CFTC Provides Relief from CPO Registration to Certain Family Offices



The Division of Swap Dealer and Intermediary Oversight (the “Division”) of the Commodity Futures Trading Commission (“CFTC” or “Commission”) recently issued CFTC Letter No. 12-37 (November 29, 2012), which granted no-action relief from registration as a commodity pool operator (“CPO”) to certain family offices. Generally, these family offices had relied on the exemption from CPO registration in CFTC Regulation 4.13(a)(4) for their private pooled investment vehicles that trade commodity interests. This exemption required that the operators of such private funds offer interests in such funds only to highly sophisticated investors, but otherwise placed no limits upon the amount of commodity interest trading by such funds. However, the CFTC rescinded Regulation 4.13(a)(4), effective December 31, 2012, resulting in the need for many family offices either to register as a CPO for their private funds or to find another exemption from registration. The relief made newly available by the no-action letter will allow many family offices to continue their operations without expending significant time and cost to register as CPOs or potentially to restructure their private funds to rely upon another exemption. However, this relief is subject to certain conditions, and not all family offices will qualify without restructuring their operations.

Relief from CPO Registration

Generally, the term “family offices” refers to entities formed by high net worth families to provide a range of services to family members, including wealth and investment management, accounting, tax, estate planning, charitable giving and other services. A family office typically is wholly-owned and exclusively controlled (directly or indirectly) by one or more members of a family and/or entities controlled by a family. As noted in the CFTC letter, the close relationships between the clients and the adviser “greatly reduce the need for the customer protections available pursuant to Part 4 of the Commission’s Regulations,” in part because “any disputes . . . could be resolved within that family unit, or through state courts under laws designed to resolve such family disputes.” The Division also noted that the Securities and Exchange Commission (the “SEC”) “has devoted substantial time and resources to addressing this issue,” resulting in the SEC’s adoption of an exclusion from the definition of “investment adviser” for family offices that would otherwise be required to register as an adviser.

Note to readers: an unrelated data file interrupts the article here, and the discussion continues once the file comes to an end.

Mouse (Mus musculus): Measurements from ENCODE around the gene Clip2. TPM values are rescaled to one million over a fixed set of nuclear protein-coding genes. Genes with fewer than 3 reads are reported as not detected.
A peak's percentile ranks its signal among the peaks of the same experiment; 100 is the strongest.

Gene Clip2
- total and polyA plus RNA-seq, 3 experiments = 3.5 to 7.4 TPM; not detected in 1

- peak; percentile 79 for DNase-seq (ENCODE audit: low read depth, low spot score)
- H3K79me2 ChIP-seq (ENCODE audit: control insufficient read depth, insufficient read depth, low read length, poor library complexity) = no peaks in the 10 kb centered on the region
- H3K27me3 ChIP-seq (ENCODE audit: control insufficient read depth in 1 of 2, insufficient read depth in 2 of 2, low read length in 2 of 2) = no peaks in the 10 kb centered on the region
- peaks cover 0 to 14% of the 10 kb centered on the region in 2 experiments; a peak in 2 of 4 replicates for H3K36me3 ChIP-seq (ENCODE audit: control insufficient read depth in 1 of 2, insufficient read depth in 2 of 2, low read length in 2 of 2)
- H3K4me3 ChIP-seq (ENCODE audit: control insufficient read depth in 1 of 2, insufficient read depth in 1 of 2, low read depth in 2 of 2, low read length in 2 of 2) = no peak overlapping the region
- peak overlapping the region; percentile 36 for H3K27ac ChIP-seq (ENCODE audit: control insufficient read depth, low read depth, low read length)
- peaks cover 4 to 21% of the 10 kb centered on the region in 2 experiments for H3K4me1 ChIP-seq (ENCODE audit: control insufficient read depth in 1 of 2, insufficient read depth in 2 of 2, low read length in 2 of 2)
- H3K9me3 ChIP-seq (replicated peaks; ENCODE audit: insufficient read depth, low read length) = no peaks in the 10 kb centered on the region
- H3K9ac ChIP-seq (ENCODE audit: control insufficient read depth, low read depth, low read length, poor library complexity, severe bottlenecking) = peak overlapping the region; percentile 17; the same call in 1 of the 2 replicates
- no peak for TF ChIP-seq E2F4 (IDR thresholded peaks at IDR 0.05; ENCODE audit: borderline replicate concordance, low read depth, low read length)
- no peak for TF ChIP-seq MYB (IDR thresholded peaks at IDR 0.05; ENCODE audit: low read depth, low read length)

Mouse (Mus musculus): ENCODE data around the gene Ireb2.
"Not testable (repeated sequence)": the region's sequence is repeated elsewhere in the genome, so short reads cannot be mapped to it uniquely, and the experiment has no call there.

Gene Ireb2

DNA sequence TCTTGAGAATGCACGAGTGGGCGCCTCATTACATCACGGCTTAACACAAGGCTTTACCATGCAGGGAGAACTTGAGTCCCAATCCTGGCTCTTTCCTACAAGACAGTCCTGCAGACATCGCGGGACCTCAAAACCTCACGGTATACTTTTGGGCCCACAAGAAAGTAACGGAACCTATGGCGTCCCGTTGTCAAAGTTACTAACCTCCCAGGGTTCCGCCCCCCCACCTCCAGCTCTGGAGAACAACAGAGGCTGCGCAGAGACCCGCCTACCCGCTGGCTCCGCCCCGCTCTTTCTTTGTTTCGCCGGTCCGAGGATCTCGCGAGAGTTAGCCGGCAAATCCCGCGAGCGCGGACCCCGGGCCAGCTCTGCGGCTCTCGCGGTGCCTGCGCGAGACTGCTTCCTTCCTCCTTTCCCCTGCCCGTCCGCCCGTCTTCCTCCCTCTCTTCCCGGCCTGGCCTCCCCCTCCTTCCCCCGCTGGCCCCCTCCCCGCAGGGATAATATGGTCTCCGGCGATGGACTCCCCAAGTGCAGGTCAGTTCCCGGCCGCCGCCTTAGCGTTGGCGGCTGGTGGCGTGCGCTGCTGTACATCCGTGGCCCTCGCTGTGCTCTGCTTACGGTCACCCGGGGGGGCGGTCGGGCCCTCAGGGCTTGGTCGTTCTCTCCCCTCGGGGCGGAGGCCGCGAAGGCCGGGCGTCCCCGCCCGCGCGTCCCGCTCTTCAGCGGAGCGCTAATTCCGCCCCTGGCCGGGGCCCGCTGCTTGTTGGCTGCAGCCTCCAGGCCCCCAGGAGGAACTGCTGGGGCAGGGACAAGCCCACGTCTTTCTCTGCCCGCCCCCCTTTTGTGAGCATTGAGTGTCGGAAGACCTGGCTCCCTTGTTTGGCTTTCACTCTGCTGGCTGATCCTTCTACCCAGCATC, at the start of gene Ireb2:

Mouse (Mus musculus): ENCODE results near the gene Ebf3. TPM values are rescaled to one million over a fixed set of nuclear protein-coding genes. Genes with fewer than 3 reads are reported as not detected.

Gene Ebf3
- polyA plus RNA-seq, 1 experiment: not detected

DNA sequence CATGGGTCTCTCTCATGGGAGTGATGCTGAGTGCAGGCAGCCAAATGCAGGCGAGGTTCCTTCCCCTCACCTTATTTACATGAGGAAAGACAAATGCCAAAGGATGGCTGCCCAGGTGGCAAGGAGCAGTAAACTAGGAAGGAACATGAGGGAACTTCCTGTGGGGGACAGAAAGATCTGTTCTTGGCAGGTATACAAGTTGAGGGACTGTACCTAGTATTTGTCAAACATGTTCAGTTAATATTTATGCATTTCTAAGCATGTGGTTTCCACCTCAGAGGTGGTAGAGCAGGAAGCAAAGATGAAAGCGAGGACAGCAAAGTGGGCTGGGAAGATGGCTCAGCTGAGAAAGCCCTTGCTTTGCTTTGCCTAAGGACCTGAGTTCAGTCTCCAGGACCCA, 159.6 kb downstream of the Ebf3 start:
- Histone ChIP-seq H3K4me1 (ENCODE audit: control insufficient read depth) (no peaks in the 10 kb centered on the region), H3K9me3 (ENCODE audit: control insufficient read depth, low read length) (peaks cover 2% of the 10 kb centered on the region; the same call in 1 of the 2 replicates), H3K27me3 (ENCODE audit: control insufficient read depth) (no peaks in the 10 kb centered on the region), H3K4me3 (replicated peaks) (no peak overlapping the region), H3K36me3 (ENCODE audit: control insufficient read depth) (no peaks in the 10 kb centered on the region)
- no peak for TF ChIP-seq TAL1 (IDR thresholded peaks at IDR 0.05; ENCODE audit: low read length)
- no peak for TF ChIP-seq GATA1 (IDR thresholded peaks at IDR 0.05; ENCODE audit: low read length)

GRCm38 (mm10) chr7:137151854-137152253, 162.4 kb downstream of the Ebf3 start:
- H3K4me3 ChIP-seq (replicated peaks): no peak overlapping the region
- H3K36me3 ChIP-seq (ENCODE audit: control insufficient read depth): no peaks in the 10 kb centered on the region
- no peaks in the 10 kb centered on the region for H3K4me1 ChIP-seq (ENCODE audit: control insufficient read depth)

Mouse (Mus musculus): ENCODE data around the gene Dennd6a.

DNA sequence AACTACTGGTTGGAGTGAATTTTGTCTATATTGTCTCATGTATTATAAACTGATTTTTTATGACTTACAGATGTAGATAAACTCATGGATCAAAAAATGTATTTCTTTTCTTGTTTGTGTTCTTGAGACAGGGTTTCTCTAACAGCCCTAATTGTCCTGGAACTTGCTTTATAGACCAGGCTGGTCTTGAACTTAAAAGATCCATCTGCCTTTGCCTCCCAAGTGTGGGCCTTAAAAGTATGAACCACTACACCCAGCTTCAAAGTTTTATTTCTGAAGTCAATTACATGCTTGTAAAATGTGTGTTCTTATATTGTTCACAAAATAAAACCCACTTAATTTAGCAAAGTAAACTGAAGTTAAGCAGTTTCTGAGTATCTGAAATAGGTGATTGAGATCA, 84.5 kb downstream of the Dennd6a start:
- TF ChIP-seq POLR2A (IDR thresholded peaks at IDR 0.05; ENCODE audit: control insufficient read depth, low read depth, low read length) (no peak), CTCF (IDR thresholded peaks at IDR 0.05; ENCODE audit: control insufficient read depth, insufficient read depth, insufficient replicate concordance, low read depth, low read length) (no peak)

The Conditions

The Division stated that it will not recommend enforcement action for failure to register with the CFTC as a CPO against any CPO that is a “family office” as defined by the SEC, provided that such CPO (i) submits a claim of no-action relief, and (ii) remains in compliance with SEC Rule 202(a)(11)(G)-1 (the “SEC Rule”) under the Investment Advisers Act of 1940, as amended (the “Advisers Act”), regardless of whether the CPO seeks to be excluded from the Advisers Act.

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